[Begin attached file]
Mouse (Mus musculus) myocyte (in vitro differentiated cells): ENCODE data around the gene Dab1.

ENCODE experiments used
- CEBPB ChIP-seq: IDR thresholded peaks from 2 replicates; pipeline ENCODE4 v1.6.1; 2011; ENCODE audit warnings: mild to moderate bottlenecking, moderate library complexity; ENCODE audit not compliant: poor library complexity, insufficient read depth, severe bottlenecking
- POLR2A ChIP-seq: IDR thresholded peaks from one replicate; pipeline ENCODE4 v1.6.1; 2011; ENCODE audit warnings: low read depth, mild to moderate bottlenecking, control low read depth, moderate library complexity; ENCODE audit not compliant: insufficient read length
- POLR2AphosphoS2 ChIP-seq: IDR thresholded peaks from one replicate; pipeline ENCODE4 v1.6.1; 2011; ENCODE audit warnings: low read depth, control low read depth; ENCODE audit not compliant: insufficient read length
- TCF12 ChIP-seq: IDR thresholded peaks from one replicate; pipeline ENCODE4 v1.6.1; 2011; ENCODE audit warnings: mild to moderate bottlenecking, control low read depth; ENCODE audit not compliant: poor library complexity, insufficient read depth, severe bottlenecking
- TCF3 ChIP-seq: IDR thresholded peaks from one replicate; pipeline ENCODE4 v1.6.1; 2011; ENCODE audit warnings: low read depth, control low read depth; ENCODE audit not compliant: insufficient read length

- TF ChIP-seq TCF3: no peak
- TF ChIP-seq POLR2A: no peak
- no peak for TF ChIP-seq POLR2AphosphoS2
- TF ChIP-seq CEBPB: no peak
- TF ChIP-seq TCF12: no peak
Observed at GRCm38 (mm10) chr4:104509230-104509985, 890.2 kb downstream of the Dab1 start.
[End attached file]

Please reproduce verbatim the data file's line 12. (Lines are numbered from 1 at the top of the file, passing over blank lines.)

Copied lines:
- TF ChIP-seq TCF12: no peak